Showtime's Who Is America?, Sacha Baron Cohen's politically charged docu-style comedy, will not return for a second season, the star has confirmed

By Maura Hohman
December 21, 2018 03:12 PM
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Showtime’s Who Is America?, Sacha Baron Cohen‘s politically charged docu-style comedy, will not return for a second season, the star has confirmed.

During an episode of The Hollywood Reporter‘s Awards Chatter podcast released Wednesday, Cohen, 47, told host Scott Feinberg that more episodes weren’t in the cards.

“I will never be able to get a politician to bare his buttocks while screaming ‘God Bless America!’ and screaming the N-word,” the comedian said, a reference to Georgia State Rep. Jason Spencer’s actions on the program, which prompted calls for his resignation, in July. (He resigned a few weeks later.)

Rep. Jason Spencer, Sacha Baron-Cohen
Alyssa Pointer/Atlanta Journal-Constitution via AP; David Fisher/REX/Shutterstock

The father of three — he’s married to actress Isla Fisher — also revealed that to continue the show, he’d need to create more characters, and he didn’t really have any more up his sleeve. He assumed different personas throughout all seven episodes in the series.

“It’s like The Ali G Show in England — I did one season. And the idea is not to make it a Seinfeld or an SNL,” he explained, adding that getting into costume was also a challenge.

“It is grueling … I’m too lazy to do this,” he said.

Reps from Showtime declined to comment.

On a panel in August, however, the network’s CEO David Nevins said he was “dying to bring [Who Is America?] back,” Deadline reports. He also called the show “a risk I am really glad we took.”

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The limited series was filmed in secret and was only announced weeks before its premiere, according to The Hollywood Reporter. Its goal was to get a range of politicians, celebrities and regular people to say ridiculous things on camera, and several litigations are still pending against him and the network as a result.

Sacha Baron Cohen and Isla Fisher
HECTOR MATA/AFP/Getty

For example, former Alabama Supreme Court justice Roy Moore, who was accused by nine women of sexual misconduct during his race for Alabama Senate in November 2017, launched a $95 million lawsuit against Cohen in September. In it, he claimed he was tricked into appearing on the show, according to court documents obtained by both Variety and TMZ.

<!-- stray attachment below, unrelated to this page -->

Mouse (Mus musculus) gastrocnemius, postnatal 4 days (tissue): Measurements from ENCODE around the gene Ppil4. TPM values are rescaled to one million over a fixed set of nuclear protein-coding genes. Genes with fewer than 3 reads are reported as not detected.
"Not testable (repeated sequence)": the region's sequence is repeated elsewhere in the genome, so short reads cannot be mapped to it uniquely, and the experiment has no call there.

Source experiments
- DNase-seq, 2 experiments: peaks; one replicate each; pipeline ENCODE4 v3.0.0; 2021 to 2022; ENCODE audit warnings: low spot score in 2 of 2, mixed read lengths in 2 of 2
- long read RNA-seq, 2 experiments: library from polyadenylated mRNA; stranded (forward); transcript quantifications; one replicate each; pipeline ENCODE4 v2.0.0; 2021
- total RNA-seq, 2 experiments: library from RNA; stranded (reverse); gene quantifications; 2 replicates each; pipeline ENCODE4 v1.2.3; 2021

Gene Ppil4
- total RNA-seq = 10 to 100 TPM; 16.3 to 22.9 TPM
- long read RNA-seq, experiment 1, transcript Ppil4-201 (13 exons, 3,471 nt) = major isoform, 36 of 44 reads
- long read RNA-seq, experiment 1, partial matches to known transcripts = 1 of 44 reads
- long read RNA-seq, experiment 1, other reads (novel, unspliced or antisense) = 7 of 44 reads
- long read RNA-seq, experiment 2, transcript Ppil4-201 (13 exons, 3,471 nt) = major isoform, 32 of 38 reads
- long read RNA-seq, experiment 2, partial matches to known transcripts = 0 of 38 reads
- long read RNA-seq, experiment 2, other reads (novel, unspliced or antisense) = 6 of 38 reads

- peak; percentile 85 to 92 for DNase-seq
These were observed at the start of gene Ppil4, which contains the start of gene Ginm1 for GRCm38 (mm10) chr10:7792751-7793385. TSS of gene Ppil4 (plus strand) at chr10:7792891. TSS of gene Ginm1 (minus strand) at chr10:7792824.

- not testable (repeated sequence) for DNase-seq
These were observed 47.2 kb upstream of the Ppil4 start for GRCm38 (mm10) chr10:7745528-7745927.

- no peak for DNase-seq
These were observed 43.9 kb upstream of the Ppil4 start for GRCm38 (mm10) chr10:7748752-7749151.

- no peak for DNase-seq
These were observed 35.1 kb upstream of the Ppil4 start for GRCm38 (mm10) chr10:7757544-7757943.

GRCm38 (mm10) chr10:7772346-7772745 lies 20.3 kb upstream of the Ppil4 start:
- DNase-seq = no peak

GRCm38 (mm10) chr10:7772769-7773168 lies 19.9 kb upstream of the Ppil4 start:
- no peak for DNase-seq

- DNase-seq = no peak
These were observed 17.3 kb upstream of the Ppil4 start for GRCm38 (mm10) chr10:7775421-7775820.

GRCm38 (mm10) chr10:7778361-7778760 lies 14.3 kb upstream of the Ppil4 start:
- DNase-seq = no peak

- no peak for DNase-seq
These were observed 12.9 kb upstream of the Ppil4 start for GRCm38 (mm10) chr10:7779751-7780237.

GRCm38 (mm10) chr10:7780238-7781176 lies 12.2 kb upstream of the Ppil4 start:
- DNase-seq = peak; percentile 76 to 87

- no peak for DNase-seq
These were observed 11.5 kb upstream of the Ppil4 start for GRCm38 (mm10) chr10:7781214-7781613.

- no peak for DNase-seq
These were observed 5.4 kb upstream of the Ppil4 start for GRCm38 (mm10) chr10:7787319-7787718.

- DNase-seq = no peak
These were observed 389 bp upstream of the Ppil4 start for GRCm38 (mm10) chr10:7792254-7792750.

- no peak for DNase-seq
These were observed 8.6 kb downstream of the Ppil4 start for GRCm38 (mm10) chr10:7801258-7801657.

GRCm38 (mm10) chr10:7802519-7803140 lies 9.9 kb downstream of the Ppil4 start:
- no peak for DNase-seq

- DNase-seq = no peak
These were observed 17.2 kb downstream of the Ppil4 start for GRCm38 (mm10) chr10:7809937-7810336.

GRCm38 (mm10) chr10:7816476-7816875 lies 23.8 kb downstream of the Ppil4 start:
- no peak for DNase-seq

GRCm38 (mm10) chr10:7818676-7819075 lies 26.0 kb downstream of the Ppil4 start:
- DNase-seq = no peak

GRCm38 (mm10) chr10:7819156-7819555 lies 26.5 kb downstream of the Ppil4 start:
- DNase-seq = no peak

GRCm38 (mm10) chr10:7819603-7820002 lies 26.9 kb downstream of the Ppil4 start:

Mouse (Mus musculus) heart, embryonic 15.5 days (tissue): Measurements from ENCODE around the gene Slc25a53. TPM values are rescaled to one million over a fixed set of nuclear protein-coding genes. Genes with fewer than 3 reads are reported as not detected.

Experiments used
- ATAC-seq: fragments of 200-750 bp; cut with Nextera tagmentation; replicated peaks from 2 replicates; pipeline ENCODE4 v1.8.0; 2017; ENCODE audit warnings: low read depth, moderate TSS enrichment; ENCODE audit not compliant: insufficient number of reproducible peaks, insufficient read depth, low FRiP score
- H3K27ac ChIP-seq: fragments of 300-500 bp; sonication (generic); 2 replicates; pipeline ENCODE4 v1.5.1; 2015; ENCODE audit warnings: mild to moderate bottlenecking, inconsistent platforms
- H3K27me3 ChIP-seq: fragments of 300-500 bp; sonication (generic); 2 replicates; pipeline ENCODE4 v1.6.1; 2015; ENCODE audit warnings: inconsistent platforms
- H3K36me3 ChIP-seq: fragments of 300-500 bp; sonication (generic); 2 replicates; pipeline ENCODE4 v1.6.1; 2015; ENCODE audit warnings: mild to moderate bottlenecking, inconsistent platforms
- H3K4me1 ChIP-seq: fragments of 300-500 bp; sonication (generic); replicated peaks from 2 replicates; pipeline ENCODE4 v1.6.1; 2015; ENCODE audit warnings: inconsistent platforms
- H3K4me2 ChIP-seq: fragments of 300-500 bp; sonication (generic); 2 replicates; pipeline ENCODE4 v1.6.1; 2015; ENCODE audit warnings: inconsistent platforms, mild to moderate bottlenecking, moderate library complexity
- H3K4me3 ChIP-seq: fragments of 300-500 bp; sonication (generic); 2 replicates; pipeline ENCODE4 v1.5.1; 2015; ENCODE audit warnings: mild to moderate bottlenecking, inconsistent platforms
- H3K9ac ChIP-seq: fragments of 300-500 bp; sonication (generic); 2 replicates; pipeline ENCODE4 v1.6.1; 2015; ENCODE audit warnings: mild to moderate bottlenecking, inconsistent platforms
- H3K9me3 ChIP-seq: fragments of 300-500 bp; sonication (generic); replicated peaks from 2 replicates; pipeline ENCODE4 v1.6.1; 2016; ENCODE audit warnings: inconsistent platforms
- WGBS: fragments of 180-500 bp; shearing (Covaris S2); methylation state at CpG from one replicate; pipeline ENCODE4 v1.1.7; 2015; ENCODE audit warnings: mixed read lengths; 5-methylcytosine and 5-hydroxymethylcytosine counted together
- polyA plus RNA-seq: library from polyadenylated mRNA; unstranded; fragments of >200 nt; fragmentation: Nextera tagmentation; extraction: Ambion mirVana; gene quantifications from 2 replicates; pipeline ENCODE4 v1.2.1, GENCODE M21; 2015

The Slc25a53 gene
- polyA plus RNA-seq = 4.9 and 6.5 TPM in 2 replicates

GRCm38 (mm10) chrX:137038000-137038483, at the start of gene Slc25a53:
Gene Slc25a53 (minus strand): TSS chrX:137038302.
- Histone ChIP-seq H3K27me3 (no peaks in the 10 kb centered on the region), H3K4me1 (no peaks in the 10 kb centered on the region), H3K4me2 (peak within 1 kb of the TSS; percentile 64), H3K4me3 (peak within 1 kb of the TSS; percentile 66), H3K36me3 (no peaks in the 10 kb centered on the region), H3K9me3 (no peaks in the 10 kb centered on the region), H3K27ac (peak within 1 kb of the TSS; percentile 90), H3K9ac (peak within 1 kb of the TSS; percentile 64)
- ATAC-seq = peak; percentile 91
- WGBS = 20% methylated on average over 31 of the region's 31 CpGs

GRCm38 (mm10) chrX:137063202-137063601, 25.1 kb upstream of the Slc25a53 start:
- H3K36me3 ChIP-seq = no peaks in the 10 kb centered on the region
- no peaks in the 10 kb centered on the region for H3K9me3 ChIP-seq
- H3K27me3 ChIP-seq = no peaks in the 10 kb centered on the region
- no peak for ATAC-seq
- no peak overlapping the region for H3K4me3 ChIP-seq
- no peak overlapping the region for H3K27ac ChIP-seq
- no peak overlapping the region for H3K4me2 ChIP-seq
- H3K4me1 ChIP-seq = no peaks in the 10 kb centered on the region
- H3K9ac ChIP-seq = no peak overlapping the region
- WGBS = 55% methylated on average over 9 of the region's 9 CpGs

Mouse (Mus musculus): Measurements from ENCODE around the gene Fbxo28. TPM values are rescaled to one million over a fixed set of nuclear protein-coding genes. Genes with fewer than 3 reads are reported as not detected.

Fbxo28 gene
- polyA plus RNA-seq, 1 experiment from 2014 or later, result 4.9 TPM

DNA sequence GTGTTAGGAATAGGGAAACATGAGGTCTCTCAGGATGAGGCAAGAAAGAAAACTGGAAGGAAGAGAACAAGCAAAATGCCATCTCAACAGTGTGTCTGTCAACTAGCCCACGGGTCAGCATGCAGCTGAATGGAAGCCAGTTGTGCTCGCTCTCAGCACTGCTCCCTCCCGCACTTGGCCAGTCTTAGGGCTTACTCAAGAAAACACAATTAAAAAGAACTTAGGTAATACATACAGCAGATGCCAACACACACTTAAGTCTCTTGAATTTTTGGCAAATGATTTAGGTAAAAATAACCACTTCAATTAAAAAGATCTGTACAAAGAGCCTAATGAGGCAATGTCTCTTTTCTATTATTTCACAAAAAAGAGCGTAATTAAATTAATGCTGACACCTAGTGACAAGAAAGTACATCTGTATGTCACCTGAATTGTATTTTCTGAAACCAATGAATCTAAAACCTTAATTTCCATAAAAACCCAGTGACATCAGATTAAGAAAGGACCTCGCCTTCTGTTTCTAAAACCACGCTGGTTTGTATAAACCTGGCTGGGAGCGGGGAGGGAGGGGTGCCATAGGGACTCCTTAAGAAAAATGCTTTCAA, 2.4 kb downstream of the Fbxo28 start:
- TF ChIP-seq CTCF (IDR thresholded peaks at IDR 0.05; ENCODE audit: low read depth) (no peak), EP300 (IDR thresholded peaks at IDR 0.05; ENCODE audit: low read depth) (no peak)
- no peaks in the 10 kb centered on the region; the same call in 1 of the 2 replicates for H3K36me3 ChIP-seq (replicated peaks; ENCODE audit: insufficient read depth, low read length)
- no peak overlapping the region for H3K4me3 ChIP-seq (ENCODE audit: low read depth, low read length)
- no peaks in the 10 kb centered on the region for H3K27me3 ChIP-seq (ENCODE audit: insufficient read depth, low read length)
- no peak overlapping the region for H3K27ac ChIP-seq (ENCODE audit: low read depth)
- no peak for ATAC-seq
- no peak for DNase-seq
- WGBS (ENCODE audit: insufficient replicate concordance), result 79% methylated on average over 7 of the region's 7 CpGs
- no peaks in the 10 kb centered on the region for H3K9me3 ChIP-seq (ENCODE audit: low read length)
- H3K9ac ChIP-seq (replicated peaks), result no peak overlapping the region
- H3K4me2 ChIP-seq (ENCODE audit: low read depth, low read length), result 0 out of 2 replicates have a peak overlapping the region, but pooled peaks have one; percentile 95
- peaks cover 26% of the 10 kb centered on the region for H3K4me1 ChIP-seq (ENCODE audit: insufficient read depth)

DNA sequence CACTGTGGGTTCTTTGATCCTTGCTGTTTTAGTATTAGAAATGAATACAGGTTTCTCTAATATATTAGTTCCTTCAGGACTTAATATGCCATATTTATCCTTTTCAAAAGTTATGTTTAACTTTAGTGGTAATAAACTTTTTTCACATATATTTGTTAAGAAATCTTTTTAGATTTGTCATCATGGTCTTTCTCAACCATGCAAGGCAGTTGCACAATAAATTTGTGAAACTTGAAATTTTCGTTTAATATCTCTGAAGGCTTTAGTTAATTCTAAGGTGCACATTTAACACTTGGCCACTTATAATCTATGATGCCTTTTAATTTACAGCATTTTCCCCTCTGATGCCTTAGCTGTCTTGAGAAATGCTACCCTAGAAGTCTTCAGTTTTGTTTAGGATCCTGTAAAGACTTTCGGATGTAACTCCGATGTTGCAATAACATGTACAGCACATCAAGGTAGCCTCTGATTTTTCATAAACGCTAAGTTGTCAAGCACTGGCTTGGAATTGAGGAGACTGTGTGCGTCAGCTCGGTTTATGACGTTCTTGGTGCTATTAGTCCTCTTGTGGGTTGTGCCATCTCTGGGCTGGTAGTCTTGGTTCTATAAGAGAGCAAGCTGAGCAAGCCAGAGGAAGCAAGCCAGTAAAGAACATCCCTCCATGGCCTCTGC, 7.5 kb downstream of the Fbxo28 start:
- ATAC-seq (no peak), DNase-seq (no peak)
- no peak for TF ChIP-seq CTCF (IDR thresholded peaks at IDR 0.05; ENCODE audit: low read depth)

On the July 29 episode, Moore sat down with Cohen, who pretended to be an Israeli security expert named Erran Morad, to discuss the development of a machine that detects pedophiles.

Sacha Baron-Cohen
Gavin Bond/Showtime

At one point, Cohen’s character demonstrated how the fictional device would work by waving it at Moore. The device then beeped, prompting Moore to abruptly end the interview.

“I’ve been married for 33 years. Never had an accusation of such things… Certainly, I’m not a pedophile, okay?” Moore said before exiting the room.

Sacha Baron Cohen
David Fisher/REX/Shutterstock

“This false and fraudulent portrayal and mocking of Judge Moore as a sex offender, on national and international television, which was widely broadcast in this district on national television and worldwide, has severely harmed Judge Moore’s reputation and caused him, Mrs. Moore, and his entire family severe emotional distress, as well as caused and will cause Plaintiffs financial damage,” the lawsuit states according to the outlets.

Sacha Baron-Cohen as Borat
Sacha Baron Cohen as ""Borat"" during ""Borat"" Sydney Press Conference at Opera House in Sydney, NSW, Australia. (Photo by Dani Abramowicz/FilmMagic)

Although Moore did sign a release before going on the show, he alleges he signed it under false pretenses. He originally thought he was being brought on to accept an award for his support of Israel.

More recently, in December, the politician filed a contention saying that he was “fraudulently induced” to appear on the show, Deadline reports. Showtime, Cohen and CBS Corporation have until Jan. 4 to reply.

According to The Hollywood Reporter, Who Is America? was one of the summer’s highest-rated shows with an average of 3.4 million weekly viewers. Cohen was nominated for a Golden Globe for best actor in a TV musical or comedy.